And it's not just, "Sure, the sea is boiling up and the wind is pounding you into it and sure, you see a ghost, but you don't need to be afraid because it's just me." No, what Jesus says is more like, "Since I can walk on water, and because I'm here, you do not need to be afraid". Okay, Jesus didn't say, "Looky here! I can walk on water!" But any theologian worth his regalia will tell you that, said or unsaid, that was part of the lesson - "I can overcome the natural world." In other words, if all of their circumstances were the same but Jesus, the Water-Walker, were not present, it would be logical to freak out. "However, I'm here; take heart."
Jesus' confidence in His own power and trustworthiness is better aligned with reality than was the disciples'. They're a little deficient in the facts and He's going to supply better facts so that they needn't be afraid: "The benevolent Water-Walker's here”. He's not trying to move them out of “human logic” and move them into “God’s logic”. He's providing them with more truth so that they can experience the emotions that follow this understanding.
I slipped that "benevolent" in there, didn't I? Jesus wouldn't be telling them to "take heart" and "fear not" unless He had 1) power beyond their circumstance and unless He were 2) benevolent enough to use that power for their good.
Even knowing that God, by definition, could not be otherwise than He is, I am compelled to thank him that He is benevolent. I still can imagine a Grand Who-Hah as someone whose presence would imply, "Crawl under a rock; it is I; pee your pants." But Jesus supplies me, through the relation of this event with better facts. He says, "I'm trustworthy. If I were not with you, you would be in danger, but take heart, it is I."
Friday, November 21, 2008
8 oz. Brown Rice Fusilli (Trader Joes)
1/2 Cup Shredded Parmesan Cheese (Yes, I use the containered Kraft stuff)
2-3 Tbsp butter or marjorine
2 tsp fresh dill or 3/4 tsp dry dill
1/2 tsp garlic powder or 1 garlic clove (Increase if you are garlic lovers)
1/4 tsp salt
1/4 tsp pepper
1. Boil Fusilli to package directions. Drain.
2. Dump in the rest of the ingredients. Then stir to combine.
Sunday, July 20, 2008
Reality gets a bad rap.
Dirty diapers and sleepless nights and tantrums, but do you know that West gives me unsolicited kisses?
Here's a dose of reality for the expectant mother from my own experience:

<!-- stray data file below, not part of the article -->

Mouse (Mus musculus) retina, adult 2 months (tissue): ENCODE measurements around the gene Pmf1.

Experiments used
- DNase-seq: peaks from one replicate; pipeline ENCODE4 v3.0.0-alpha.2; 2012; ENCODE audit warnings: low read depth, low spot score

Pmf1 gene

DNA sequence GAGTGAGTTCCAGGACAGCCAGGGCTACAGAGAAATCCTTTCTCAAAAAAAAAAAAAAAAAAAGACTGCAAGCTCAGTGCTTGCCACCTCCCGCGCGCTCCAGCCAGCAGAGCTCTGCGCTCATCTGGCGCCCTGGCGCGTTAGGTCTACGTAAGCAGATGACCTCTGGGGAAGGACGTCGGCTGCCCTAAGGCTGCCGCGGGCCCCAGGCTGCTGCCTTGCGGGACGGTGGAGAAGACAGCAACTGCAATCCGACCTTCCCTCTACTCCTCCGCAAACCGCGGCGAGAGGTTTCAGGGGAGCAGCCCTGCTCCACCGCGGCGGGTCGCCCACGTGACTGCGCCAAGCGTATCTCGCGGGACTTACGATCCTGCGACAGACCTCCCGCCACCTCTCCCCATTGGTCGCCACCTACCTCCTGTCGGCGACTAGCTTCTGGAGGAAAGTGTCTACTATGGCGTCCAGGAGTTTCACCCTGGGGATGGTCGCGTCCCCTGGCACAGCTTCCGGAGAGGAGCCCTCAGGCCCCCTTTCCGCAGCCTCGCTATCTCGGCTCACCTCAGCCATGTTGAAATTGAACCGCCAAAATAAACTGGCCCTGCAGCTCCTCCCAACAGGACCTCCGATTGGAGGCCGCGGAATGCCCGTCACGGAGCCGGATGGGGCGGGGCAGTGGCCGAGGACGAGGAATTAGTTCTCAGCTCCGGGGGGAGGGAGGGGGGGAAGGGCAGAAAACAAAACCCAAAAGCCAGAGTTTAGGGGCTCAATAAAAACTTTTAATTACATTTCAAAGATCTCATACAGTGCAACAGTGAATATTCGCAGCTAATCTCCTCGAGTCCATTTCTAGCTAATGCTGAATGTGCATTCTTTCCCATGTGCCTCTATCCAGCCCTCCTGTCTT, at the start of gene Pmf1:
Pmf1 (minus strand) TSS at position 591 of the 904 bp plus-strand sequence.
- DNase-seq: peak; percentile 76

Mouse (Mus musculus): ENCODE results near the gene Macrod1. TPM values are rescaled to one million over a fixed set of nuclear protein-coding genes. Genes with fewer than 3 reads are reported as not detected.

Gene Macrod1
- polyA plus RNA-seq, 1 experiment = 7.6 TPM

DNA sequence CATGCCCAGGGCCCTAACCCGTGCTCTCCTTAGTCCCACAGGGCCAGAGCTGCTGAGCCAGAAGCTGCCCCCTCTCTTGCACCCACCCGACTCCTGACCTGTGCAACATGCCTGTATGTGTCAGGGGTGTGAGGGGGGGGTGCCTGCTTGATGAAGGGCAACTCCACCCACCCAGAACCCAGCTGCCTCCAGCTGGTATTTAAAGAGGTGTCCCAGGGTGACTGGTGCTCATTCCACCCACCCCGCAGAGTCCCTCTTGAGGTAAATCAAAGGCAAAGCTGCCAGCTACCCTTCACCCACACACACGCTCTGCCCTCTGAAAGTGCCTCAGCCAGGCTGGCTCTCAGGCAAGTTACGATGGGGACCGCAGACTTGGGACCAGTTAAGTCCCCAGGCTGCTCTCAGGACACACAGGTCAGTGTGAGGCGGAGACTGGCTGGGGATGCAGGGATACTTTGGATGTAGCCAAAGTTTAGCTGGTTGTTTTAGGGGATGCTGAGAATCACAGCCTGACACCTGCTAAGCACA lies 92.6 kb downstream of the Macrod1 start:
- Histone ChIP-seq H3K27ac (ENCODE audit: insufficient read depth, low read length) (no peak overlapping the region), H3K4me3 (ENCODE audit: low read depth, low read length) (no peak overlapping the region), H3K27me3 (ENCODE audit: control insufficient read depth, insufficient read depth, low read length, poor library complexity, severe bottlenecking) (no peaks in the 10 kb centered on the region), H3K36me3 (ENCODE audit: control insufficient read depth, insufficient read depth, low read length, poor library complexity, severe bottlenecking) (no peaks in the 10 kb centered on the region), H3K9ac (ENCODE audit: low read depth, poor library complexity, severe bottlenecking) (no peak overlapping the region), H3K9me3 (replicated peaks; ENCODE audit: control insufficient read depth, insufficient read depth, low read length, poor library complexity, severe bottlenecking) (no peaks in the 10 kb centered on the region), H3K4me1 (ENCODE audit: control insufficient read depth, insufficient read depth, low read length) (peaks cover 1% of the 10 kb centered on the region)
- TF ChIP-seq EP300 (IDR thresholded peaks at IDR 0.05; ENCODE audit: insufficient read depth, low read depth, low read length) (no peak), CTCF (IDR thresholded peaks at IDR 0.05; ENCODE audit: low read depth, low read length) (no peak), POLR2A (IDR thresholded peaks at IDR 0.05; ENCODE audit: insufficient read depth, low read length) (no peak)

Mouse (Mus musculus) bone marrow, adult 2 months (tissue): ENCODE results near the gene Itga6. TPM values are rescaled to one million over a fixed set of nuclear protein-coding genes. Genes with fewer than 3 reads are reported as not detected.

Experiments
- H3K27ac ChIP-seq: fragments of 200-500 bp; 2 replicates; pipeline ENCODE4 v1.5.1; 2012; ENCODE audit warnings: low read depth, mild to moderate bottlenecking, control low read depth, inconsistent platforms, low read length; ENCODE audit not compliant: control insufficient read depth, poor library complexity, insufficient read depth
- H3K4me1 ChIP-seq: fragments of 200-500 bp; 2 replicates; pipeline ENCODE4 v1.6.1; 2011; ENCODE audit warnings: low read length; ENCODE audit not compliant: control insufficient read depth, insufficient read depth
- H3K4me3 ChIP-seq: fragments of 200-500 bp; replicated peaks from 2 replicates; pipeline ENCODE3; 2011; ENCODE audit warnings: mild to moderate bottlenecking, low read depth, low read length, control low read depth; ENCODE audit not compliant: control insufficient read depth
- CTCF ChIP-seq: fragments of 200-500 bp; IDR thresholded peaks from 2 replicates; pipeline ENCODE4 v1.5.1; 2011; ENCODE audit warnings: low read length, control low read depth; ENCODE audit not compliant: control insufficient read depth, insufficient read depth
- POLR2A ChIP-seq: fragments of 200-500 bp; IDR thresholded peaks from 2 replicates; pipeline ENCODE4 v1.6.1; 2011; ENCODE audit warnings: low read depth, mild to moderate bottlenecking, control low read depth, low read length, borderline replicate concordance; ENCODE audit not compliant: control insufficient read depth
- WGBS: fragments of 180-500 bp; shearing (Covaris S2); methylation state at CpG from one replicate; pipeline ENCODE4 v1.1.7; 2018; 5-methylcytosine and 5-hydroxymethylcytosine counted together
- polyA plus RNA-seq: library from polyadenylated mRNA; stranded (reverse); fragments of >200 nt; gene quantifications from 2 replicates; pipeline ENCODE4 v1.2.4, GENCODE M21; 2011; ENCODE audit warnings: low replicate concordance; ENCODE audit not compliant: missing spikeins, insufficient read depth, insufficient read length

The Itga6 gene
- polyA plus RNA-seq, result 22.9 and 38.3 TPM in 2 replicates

* A purposeful waddle-thump walk
* Weston dancing like a mini Michael Flatley
* Peek-a-boo from under a hamper
* The way he raises his eyebrowns and giraffes his neck from the back seat as if to say, "Um, I think you were supposed to take a left there." or "I don't think that was a complete stop, mommy."
* Rides in the laundry hamper (The main benefit of having hardwood floors with a . . . rugged appearance)
* West at a petting zoo, exuberantly yelling, haphazardly waddle-running, waving his arms in the air
* West on a pile of books, parousing a book about Abe Lincoln upside down (As a friend aptly commented, "You're never too young to learn about the Civil War.")
* Weston dumping the toys, turning the tub over and crawling atop with the victorious spirit of a gold-medal olympian
* Weston eating anything with parmesan cheese or peanut butter -- Running his fingers through his hair, sticking his fingers in his ears, rubbing his nose, touching everything in his reach
* The way he folds his big toe over its neighbor when he's watching Baby Einstein or snacking contentedly in his high chair
* Weston's whole body bumping and jumping to rave music
* Squirming & giggling when tickled or kissed behind the ears
* Weston with a hose, watering himself thoroughly
* Weston's going to bed routine (while mommy & daddy peek through the slit between the door and the jam). "This blanket needs to be crunched up under my tummy. Lion should go right here. . . umm . . . no, there . . . definately, there. I need to hear one more song from my electronic aquarium. Where was that blanket? Ah, yes, it should go . . ." thud - snoring.
* Pat-a-cake with tickling variations that provoke cackle-laughing
* Fake coughing & fake laughing